one-piece wardrobe

Vogue 8996

Pattern: Vogue 8996
Fabric: 100% cotton tartan from Fabric Depot
Size: 6
Adjustments: 1.5” removed from bodice length, taken in by ~2cm from bodice side seams and shoulder seams, shortened by several inches.
Location: Natural History Museum – Vienna, Austria

I picked up this 100% cotton plaid over the summer at Fabric Depot, one of my favorite Portland fabric shops. I believe it was on a sale bolt and unfortunately cut into two lengths: one at 2 yards and the other at 1. Since it was so cheap (and since I have a weakness for plaids and yarn-dyeds), I ended up grabbing all of what was left. Besides, small limitations like this tend to stoke my creative flame more than infinite freedom does.

It’s a twill weave, which gives it some body and a nice drape despite it being on the heavier side. Initially, I thought it would make a great pair of coveralls, but I was skeptical on whether I’d have enough fabric with it being a split yardage. I also feared that a pair of coveralls, if not fitted properly, could end up just looking frumpy. Finally, I had left the coverall pattern I was most tempted to sew up—a vintage Betsey Johnson number—back in Portland.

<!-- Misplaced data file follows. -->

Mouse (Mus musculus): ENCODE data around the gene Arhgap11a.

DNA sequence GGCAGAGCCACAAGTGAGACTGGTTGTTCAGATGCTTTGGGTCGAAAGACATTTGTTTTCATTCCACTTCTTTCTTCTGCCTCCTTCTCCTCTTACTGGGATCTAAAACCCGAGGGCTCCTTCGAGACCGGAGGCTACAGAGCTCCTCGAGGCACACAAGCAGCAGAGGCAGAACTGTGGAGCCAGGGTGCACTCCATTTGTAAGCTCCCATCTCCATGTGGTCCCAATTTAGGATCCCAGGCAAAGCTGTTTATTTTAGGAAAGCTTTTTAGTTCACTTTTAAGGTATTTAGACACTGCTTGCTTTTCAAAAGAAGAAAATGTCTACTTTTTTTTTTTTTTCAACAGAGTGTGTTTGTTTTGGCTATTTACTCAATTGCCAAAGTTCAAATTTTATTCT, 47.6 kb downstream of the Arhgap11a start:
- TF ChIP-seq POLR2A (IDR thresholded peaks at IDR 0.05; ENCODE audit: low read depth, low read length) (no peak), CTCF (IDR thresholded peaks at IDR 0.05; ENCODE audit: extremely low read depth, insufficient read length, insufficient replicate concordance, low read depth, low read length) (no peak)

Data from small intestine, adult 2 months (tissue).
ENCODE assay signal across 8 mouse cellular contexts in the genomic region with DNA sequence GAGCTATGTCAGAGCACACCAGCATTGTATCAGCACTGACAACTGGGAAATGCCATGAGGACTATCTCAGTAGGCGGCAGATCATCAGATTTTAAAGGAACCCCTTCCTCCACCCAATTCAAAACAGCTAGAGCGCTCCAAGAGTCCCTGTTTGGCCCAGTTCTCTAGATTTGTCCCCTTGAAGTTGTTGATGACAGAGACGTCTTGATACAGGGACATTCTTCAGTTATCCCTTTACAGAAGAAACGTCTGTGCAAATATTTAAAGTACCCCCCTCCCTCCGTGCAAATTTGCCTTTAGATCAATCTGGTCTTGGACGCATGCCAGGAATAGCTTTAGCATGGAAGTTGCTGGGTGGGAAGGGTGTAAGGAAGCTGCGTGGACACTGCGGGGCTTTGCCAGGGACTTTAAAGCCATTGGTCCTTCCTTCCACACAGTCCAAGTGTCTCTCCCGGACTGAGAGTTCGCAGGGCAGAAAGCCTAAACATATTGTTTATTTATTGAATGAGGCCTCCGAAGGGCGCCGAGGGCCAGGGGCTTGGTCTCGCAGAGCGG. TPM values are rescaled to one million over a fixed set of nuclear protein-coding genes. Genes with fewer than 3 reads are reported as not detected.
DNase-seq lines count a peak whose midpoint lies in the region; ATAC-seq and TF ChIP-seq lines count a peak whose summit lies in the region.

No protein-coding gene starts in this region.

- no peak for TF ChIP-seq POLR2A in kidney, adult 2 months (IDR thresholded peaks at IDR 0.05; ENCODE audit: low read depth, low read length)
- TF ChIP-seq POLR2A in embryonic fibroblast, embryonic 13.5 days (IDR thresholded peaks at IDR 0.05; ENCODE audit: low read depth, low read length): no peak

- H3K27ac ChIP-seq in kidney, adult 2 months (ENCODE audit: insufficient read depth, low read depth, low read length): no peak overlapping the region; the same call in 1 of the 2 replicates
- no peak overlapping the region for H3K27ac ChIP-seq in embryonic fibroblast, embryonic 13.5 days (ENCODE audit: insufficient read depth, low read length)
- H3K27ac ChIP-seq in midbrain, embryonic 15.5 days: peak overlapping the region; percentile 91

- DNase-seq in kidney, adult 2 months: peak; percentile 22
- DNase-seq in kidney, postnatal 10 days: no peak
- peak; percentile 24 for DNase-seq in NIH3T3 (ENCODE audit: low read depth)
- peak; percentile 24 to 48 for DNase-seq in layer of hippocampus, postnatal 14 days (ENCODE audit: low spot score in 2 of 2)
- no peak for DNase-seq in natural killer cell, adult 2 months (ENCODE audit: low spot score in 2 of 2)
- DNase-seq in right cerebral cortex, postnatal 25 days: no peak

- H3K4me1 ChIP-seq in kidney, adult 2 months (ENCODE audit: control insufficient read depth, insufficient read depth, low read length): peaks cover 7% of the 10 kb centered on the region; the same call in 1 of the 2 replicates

I landed on a slight compromise to the coverall idea: a pinafore. I used Vogue 8996 as a base, taking several inches off the length to perk it up a bit. The style lines on this dress are what drew me in; I love how the front of the bodice extends down into the skirt, omitting a seam between the skirt and the bodice on just that panel. The skirt itself is a gored circle, with so much volume and flair while still lending itself to pattern play. I also love that this dress includes in-seam pockets; not in the side seams as one might expect but rather in the seam connecting the front-side skirt panel to the center front panel.